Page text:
There are worries that President Trump will pardon himself, his family and friends, and the insurrectionists as he leaves office. He has already pardoned or granted clemency to a host of bad actors including Joe Arpaio, Scooter Libby, Paul Manafort, Mike Flynn, Michael Milken, Duncan Hunter, and Roger Stone.

The extent of the pardon power is not known and would have to be decided by the Supreme Court. The mainstream press and talking heads would be well-advised not to report that the pardon power is absolute. It would be better to say that the extent of the pardon power is not known, and that self-pardons, pardons for unspecified crimes, or pardoning certain crimes, like insurrection, would undermine the rule of law.

Could the President pardon himself? Trump has claimed that he has the absolute right. No prior President has exercised a self-pardon, but we have never had such a serially criminal President as Trump. Prior to Nixon’s resignation, the Office of Legal Counsel at the Department of Justice opined that there was no such power of self-pardon. If the Supreme Court found that the President could pardon himself, it would not only subvert the foundational principle that no one is above the law, it would invite future occupants of the White House to engage in crime sprees without fear of consequence.

Could the President pardon Rudy, Ivanka, Jared and others in his inner orbit? The question is for which crimes? There are those who argue that a pardon must describe with some particularity what the crime is that is being forgiven; it cannot be carte blanche. If the Supreme Court upheld the power of prospective and vague pardons, it would deny Congress, the courts and the public important information about our government and the rule of law.

Where there is some agreement is that the President may grant clemency to those who have been convicted or are facing trial, however despicable such a grant may be. Trump’s granting clemency to those who obstructed justice or committed perjury in connection with the investigation into Russia’s interference in the 2016 election smells like a payoff to friends who did not rat on him. Forgiving Blackwater contractors that killed civilians at Nisoor Square that committed war crimes undermines our foreign policy. Granting a pardon to a soldier convicted at court-martial for ordering his soldiers to shoot unarmed civilians is undue command influence in military justice. But, as currently conceived, the President has the power to pardon these individuals, however detestable.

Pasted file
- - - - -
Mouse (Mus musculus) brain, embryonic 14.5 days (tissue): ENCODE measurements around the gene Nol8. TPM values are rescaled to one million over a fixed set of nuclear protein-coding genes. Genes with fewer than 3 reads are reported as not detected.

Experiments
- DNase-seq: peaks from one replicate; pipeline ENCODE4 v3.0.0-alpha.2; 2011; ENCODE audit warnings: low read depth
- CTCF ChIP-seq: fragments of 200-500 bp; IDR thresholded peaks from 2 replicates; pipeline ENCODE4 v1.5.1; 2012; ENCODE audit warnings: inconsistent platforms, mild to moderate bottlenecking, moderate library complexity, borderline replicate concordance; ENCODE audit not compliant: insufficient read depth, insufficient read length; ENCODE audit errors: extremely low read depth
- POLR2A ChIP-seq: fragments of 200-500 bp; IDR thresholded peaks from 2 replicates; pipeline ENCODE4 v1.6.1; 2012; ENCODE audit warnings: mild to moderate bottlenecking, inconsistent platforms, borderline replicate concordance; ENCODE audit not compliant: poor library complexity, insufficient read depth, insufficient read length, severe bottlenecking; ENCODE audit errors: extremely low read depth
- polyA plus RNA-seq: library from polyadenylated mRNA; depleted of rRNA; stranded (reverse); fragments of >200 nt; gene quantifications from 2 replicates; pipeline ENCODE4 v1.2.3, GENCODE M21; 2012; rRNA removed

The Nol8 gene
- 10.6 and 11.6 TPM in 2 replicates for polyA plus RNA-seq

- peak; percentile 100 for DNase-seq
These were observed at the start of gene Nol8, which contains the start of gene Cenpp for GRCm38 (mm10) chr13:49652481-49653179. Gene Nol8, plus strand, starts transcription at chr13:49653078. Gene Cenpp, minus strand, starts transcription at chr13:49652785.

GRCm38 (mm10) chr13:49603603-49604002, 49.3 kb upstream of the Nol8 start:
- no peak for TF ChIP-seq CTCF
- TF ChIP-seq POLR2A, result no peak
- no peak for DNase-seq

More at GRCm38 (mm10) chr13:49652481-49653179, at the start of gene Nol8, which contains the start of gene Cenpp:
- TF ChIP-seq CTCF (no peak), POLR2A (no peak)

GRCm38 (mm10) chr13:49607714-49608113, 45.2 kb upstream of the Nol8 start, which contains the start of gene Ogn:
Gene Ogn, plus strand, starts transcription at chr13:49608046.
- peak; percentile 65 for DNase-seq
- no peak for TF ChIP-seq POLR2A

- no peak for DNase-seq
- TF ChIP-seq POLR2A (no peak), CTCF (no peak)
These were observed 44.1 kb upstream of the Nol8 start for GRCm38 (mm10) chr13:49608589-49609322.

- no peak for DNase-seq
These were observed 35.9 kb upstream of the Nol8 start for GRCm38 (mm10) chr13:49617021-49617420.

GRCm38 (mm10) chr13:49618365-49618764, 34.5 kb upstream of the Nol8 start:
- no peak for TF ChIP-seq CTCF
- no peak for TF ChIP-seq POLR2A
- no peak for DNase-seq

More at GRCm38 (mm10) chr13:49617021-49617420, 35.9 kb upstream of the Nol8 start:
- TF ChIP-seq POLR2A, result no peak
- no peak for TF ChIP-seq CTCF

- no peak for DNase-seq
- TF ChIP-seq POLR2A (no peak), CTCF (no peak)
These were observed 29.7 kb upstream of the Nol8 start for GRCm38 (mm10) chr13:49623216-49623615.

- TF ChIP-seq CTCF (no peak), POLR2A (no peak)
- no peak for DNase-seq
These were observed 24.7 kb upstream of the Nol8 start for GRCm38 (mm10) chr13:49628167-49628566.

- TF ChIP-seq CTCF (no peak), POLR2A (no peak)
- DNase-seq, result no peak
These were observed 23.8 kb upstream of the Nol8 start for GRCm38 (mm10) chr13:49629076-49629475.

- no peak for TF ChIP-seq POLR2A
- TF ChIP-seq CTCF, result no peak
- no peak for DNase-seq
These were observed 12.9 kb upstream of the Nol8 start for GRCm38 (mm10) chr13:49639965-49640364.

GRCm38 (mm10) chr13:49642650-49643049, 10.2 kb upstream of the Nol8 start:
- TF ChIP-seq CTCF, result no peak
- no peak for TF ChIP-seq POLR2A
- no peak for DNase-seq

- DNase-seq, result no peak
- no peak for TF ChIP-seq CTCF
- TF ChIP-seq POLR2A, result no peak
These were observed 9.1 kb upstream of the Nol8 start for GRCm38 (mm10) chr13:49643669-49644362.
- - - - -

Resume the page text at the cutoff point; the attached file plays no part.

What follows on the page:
What we also know is that the President cannot absolve himself of state crimes. To the extent that the New York Attorney General is investigating financial crimes committed by Trump, his companies and associates, those will proceed. To the extent that the Georgia Attorney General seeks to charge Trump with violating Georgia election law by trying to force the Secretary of State to “find” votes that would turn the election in Trump’s favor, that sort of prosecution could proceed. If Trump pressured other State officials in Wisconsin, Pennsylvania, Arizona or Michigan to overturn the certified election results, the same applies. If the Michigan Attorney General were to determine that Mr. Trump incited the armed thugs that tried to storm the Michigan State Capital and threatened to kidnap and possibly kill the Governor, Trump could not absolve himself of any state crimes. DC should look to local laws to charge the mob that threatened our elected leaders.

We also know that those who have been pardoned cannot claim a Fifth Amendment right against self-incrimination. To the extent that Congress conducts oversight hearings to determine the extent of Russian interference in our elections, Paul Manafort, Roger Stone and others cannot avoid truthful testimony, including against Mr. Trump. Perjury by them would constitute new crimes for which they could be charged and tried.

Harvard’s Professor Tribe argues that the Manafort and Stone pardons might also amount to obstruction justice if those pardons or promises of pardons hindered a legitimate inquiry into the crimes they committed.

Congress seeks to restrain the pardon power in the Protecting our Democracy Act. It would ban self-pardons, but it should make clear that it applies retroactively. It should make clear that the President cannot receive a pardon by temporarily turning his authority over to the Vice President under the Twenty-Fifty Amendment and having the Vice President grant him a pardon, nor by resigning his office and receiving clemency from his successor, reversing President Ford’s precedent. The Protecting our Democracy Act would also ban pardons made in exchange for a bribe.

Given Trump’s excesses, Congress would be wise to clarify that pardons must be for specific crimes, not ones that have yet to be charged or come to light. Congress should set forth certain crimes as being ineligible for clemency, such as mounting an insurrection on the nation’s Capitol. Congress should establish additional guidelines for pardons. Pardons should not be for family and friends, or those with affluence or influence, or because they aided the President in committing a crime, solely because of that attribute. Pardons should be granted when there has been a miscarriage of justice, as defined by the Department of Justice. Congress might require that pardons be issued no later than ninety days before the end of an Administration so that the election-year politics might restrain unseemly acts of clemency. While the Constitution does not place clear limits on the pardon power, the Constitution also does not limit other rights. The freedom of speech is not absolute. There are instances where certain limitations are constitutionally prudent such as yelling fire in a theater. Prudence and accountability are what we need now.

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